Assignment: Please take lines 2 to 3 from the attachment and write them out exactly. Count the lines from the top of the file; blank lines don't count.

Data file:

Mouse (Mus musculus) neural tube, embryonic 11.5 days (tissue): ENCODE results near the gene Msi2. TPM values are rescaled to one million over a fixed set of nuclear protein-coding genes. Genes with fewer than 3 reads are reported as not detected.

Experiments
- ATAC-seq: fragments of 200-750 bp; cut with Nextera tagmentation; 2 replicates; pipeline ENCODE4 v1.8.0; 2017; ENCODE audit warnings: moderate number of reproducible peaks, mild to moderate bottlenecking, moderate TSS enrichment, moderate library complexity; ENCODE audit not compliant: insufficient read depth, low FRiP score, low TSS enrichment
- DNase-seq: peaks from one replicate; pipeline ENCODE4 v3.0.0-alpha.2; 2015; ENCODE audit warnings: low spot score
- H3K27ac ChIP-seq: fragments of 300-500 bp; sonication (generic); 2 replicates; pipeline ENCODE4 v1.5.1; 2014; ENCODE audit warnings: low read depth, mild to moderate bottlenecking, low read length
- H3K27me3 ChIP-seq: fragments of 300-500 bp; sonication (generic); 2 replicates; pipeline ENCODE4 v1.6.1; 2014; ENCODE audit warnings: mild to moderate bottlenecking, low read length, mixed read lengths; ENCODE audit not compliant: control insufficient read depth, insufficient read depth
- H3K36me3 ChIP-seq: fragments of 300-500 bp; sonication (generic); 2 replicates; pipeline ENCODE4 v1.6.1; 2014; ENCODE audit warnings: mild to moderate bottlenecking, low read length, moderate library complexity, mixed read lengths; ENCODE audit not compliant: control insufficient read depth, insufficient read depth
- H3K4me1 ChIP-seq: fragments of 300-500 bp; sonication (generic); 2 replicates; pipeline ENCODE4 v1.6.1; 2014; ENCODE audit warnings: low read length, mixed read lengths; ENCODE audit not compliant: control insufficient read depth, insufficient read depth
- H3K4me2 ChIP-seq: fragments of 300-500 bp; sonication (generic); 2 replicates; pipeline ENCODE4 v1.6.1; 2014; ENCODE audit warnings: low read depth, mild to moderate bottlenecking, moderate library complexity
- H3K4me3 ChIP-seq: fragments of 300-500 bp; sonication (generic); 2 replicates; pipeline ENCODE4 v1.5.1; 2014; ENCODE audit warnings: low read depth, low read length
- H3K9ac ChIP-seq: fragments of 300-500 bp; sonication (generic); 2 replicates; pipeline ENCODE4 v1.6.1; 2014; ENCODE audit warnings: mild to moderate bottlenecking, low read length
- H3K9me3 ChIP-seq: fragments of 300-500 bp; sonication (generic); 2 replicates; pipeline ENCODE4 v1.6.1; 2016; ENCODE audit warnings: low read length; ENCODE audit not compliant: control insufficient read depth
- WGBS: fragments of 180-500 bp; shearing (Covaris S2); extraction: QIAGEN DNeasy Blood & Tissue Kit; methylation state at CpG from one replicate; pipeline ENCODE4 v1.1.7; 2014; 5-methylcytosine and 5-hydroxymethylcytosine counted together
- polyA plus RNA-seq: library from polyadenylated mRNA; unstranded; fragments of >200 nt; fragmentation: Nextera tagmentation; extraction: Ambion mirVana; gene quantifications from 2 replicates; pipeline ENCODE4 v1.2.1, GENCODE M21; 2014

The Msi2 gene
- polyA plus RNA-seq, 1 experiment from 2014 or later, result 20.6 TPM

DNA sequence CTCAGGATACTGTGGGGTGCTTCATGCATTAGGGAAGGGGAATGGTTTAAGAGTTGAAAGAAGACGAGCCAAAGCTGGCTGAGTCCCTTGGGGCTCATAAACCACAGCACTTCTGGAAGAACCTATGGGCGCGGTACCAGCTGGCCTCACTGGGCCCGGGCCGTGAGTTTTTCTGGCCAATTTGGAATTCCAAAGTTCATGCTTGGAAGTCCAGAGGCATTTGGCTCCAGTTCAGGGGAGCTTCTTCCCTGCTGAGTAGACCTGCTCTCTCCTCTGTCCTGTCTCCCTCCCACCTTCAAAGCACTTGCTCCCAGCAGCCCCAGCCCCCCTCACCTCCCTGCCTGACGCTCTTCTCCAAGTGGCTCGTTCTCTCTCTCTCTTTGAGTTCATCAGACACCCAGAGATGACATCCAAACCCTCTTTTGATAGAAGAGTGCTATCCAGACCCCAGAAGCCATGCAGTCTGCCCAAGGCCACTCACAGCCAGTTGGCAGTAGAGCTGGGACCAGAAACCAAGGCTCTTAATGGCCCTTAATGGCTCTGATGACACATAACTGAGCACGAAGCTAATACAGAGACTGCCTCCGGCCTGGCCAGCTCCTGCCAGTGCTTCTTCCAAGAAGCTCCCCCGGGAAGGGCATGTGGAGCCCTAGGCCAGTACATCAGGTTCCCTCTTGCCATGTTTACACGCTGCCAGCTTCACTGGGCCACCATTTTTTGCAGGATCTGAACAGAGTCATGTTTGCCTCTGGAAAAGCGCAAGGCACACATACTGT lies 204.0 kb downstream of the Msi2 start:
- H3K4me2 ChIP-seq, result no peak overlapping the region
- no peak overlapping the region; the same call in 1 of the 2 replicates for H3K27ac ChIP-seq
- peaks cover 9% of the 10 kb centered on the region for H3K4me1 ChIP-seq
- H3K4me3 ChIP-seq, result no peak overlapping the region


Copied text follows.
Experiments
- ATAC-seq: fragments of 200-750 bp; cut with Nextera tagmentation; 2 replicates; pipeline ENCODE4 v1.8.0; 2017; ENCODE audit warnings: moderate number of reproducible peaks, mild to moderate bottlenecking, moderate TSS enrichment, moderate library complexity; ENCODE audit not compliant: insufficient read depth, low FRiP score, low TSS enrichment